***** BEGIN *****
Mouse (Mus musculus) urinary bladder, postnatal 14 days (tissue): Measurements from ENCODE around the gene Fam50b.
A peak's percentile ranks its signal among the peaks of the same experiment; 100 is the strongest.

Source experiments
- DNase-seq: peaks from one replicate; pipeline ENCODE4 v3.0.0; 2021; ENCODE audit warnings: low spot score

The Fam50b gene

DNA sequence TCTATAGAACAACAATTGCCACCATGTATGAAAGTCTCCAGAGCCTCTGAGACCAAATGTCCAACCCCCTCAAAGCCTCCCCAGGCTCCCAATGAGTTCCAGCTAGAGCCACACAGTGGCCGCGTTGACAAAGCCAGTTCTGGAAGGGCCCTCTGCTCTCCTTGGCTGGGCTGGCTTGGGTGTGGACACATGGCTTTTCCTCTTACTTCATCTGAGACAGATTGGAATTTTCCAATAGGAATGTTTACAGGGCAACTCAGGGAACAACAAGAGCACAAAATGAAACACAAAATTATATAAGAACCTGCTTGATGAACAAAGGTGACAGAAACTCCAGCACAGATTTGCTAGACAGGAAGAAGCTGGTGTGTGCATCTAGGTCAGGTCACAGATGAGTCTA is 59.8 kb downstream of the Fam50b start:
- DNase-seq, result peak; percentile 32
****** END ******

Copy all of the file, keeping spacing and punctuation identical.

Mouse (Mus musculus) urinary bladder, postnatal 14 days (tissue): Measurements from ENCODE around the gene Fam50b.
A peak's percentile ranks its signal among the peaks of the same experiment; 100 is the strongest.

Source experiments
- DNase-seq: peaks from one replicate; pipeline ENCODE4 v3.0.0; 2021; ENCODE audit warnings: low spot score

The Fam50b gene

DNA sequence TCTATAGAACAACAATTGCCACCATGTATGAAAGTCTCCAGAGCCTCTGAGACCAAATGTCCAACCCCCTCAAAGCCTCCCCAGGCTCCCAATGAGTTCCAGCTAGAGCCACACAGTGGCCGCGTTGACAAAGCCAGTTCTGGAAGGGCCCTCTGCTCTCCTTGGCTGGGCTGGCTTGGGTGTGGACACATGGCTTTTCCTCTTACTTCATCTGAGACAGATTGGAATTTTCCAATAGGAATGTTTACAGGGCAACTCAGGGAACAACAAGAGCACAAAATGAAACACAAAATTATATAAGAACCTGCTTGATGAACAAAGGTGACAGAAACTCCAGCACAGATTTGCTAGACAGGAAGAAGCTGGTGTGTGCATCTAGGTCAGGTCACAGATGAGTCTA is 59.8 kb downstream of the Fam50b start:
- DNase-seq, result peak; percentile 32